Thursday, July 10, 2008

Washington Article: Technology Reshapes America's Classrooms

Jason Szep's (originally from Reuters) article, Technology Reshapes America's Classrooms starts off with exciting examples from a charter school in Boston that is using technology in revolutionary ways not seen in many public schools.
It has no textbooks. Students receive laptops at the start of
each day, returning them at the end. Teachers and students maintain blogs. Staff
and parents chat on instant messaging software. Assignments are submitted
through electronic "drop boxes" on the school's Web site.
"The dog ate my homework" is no excuse here.
The experiment ... began two years ago at cost of about $2 million, but last year was the first in which all 7th and 8th grade students received laptops. Classwork is done in Google Inc's free applications like Google Docs, or Apple's iMovie
and specialized educational software like FASTT Math.

Unlike traditional schools, Frederick's students work at vastly
different levels in the same classroom. Children with special needs rub
shoulders with high performers. Computers track a range of aptitude levels,
allowing teachers to tailor their teaching to their students' weakest areas,
Socia said.
The potential implications of this are exciting for an inclusion advocate, like myself, although I imagine the students with special needs are probably students with high incidence disabilities, as opposed to the students with low incidence disabilities that I typically support in general ed settings. It is nice to see mainstream media acknowledging the impact technology and a Universally Designed for Learning classroom (even though it does not use this term) can have on teaching.
The article goes on to discuss the impact of the internet on education and the prediction that 50% of high school courses will be taught online by 2019. It makes me think Karl Fisch's 20/20 Vision may run ahead of schedule, beyond even his foretelling of President Obama!

Monday, July 7, 2008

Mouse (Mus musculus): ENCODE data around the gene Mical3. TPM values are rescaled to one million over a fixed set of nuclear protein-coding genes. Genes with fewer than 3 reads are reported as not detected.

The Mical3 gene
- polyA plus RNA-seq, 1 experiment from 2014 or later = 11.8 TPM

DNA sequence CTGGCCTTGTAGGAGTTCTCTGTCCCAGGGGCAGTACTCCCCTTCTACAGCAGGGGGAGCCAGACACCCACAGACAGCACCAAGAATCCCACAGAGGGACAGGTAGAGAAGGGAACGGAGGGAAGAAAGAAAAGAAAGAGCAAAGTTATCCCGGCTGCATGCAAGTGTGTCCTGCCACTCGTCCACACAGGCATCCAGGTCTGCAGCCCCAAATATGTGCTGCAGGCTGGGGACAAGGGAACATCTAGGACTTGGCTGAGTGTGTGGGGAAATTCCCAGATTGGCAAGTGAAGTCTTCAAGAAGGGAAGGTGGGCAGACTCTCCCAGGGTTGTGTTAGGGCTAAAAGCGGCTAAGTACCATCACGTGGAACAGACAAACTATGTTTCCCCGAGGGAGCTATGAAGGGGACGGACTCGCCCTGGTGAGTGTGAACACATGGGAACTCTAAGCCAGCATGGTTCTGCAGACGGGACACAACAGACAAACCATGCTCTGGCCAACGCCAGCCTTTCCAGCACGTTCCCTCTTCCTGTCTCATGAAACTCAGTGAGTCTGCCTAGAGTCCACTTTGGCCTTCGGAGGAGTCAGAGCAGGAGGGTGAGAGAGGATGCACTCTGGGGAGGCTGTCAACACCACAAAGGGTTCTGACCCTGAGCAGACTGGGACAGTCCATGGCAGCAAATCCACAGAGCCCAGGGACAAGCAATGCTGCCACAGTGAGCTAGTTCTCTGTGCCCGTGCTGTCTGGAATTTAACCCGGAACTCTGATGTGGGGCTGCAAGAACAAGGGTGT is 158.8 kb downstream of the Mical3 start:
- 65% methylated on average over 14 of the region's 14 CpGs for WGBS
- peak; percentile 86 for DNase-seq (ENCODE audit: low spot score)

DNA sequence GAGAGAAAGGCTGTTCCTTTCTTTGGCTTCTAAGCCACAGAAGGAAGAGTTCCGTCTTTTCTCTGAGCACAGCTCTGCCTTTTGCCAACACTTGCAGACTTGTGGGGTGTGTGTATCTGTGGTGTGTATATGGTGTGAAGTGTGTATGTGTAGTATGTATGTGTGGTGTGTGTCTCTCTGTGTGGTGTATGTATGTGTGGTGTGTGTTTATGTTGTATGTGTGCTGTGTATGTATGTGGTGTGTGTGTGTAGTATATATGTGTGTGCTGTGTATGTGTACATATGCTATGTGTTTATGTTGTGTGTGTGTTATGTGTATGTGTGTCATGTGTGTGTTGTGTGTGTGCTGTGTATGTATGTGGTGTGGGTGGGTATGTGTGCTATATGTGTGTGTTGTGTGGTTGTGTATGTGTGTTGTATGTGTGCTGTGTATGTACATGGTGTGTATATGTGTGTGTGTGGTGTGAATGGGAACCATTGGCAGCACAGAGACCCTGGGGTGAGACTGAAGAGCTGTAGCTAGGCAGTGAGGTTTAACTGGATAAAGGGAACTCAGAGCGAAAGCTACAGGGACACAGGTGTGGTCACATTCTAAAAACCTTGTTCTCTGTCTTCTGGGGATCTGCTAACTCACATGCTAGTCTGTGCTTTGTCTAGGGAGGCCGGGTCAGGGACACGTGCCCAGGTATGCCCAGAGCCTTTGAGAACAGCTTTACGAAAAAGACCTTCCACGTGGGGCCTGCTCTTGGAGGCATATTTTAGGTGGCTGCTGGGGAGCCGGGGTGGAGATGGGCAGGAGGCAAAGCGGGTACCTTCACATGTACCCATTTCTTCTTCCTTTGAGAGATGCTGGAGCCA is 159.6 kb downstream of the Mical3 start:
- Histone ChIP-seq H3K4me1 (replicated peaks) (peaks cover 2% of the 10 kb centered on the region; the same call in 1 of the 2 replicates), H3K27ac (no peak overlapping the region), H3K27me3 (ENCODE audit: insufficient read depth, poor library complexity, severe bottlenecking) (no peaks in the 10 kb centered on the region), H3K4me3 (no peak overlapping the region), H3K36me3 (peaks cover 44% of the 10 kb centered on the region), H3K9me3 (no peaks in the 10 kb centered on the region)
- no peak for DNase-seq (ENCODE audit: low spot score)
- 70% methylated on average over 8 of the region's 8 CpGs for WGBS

New Online Book Collection

The Center for Literacy and Disabilities Studies at the University of North Carolina Chapel Hill has a wonderful new project, The Tar Hill Reader, which is both a collection of accessible online books for early readers of all ages and an online, open source software program for creating books to add to the library.

The books run the gamut from the quirky Socks Having Fun, to the more educational/curriculum related Polar Bears. This great resource, while only up since early June, is already filled with a variety of texts, mostly with pictures from Flickr, licensed under Creative Commons. All books are switch accessible and and have text to speech capabilities. They can be run directly in Firefox or can be downloaded to PowerPoint, Impress, or Flash. The books are generally low reading level/high interest, and would be especially great for teens and young adults who are at a beginning reading level, and need age appropriate materials to be engaged in. There are plenty of appropriate books for young readers, as well.

It is very easy to navigate the site and to build books in it. To begin writing a book, go to the Write a Book page, and get started. To get a registration code, to building a book email Gary, the site administrator /brains behind the program.

Thanks to Samuel Sennott, for alerting me to this great website! Check out his blog post for detailed directions on how to use Tar Heel Reader, including a complete set of screen shots.